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Think. Discuss. Act. Mentoring

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Mentoring in Faith Formation


Harvard psychologist Sharon Parks (1986) suggests that one-on-one mentoring, while perhaps helpful, is not adequate for teenagers at this stage of their faith development. The community process is vital to developing genuine faith. Unfortunately most mentoring programs in youth work are designed as one-on-one mentorships, yet mentoring students at this time in their life is most powerful when found in the form of a mentoring community.

A mentoring community supports the level of faith that students bring with them, while also challenging students to consider new and deeper ways of understanding and expressing their faith. This mirrors the mentoring community Jesus established with the twelve disciples. More often than not, teenagers flourish when they join a small social group which allows them to break from the customs of their childhood and create a community in which they are challenged to negotiate their own acceptance.

Parks (1986) maintains that a mentoring environment, into which a teenager has access, may be the most important factor in the development of a student’s faith. The research of Larry Daloz (1986, 1996) confirms that young people who attempt to work out their faith alone rarely maintain their commitment. They need to know that other teenagers and adults are also working to develop a genuine faith. Daloz (1996, p. 175) says that “young people need to know that if they choose the road less travelled, they will not be alone.”

While mentors serve a variety of roles in a mentoring community, they must remain faithful to their student’s spiritual development. To accomplish this, Larry Daloz (1986) suggests that a mentor must offer support, challenge, and vision.

Supporting teenagers who are in the midst of change, growth, and transition is essential. Validate students by proclaiming that they are of immeasurable value. Elements of support include relationship building, caring, nurturing, encouraging, listening, and self disclosure.

Mentors challenge the complacent student who has all the “pat” answers to life’s most complex issues. Toss fresh facts, insights, perceptions, and world views into the student’s path; invite them to entertain new possibilities. Hopefully, students will come to see a different world than they have in the past and gain the valuable experience of learning from someone else’s point of view. Set tasks, enter into engaging discussion, set high standards, and move students out of their comfort zones.

Support and challenge cooperatively produce healthy spiritual growth in students. When both support and challenge are low, growth is unlikely and life will usually remain status quo.

When support is strong and challenge is weak, some growth may occur; yet, it is a growth which emerges from the needs of self-centered students. In this case students are affirmed and may feel good about themselves, but usually they are deficient in their ability to constructively handle the pressures of the outside world. Unfortunately, far too many mentoring programs and youth programs in general fall into this quadrant.

When challenge is high and support is low, students will retreat to their comfort zone. This can destroy the hope of a mature faith which is integrated into all the facets of a complex life. Students leave with a compartmentalized faith.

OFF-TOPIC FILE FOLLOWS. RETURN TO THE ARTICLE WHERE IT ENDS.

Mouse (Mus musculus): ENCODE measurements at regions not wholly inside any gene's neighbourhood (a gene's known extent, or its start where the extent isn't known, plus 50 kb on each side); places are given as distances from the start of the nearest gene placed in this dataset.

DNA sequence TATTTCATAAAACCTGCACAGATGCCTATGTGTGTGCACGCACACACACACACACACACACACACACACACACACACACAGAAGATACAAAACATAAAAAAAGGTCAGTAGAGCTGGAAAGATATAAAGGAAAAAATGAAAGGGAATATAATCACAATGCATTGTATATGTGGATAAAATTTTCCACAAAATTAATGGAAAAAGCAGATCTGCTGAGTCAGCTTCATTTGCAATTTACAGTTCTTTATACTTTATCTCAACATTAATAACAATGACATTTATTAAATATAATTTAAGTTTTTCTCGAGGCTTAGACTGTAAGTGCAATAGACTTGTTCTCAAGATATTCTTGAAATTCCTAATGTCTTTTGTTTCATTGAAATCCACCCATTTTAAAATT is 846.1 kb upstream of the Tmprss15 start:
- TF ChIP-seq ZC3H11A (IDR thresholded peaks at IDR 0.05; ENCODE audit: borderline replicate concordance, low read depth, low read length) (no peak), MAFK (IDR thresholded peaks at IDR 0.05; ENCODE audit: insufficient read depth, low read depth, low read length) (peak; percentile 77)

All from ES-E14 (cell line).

Support and challenge must be blended in order to provide the greatest opportunity for spiritual growth. The art of mentoring lies in the mentor’s ability to lure students into deeper, less comfortable waters, while recognizing when students are sinking instead of swimming. Mentoring communities provide a unique environment meshing muliple gifts, talents, personalities, and perspectives; there is a much greater chance that a student will find the balance of support and challenge in such a community than with a single mentor.

Vision is the field on which support and challenge are played. Provide vision so that students can make healthy decisions about their spiritual journey and leap toward spiritual maturity. By providing vision, mentors instill a climate of expectations upon which students may reflect. This influence remains during and after the mentoring relationship.

Questions for Reflection and Discussion

  1. How can you develop mentoring communities in your work?
  2. How can your program become more challenging to students?
  3. What peer leadership principles can you apply to mentoring communities?


  1. While social mobility has devastated traditional, long-term mentoring programs, communities can survive the turnover of its members.
  2. Recruiting mentors is often a difficult task. However, developing mentoring communities reduces the cumbersome task of organizing mentoring pairs. In his research on the common characteristics of successful youth programs, Chuck Rosemeyer found that the most effective youth work maintained a ratio of one leader for every five students. If a mentoring community is comprised of five teenagers and one adult, a youth group of twenty students only needs four mentors instead of twenty.
  3. Mentors are unable to hold students accountable all day, everyday. However, using peer leadership principles, students in mentoring communities can be charged with the responsibility of holding each other accountable for their actions on a daily basis.


Cannister, M. (1997). Mentoring that matters. Youthworker Journal, 13(5).

Daloz, L., et al. (1996). Common fire: Lives of commitment in a complex world. Boston: Beacon Press.

Daloz, L. (1986). Effective teaching and mentoring. San Francisco: Jossey-Bass.

Parks, S. (1986). The critical years: The young adult search for a faith to live by. New York: Harper and Row.

Mark W. Cannister

© 2019 CYS

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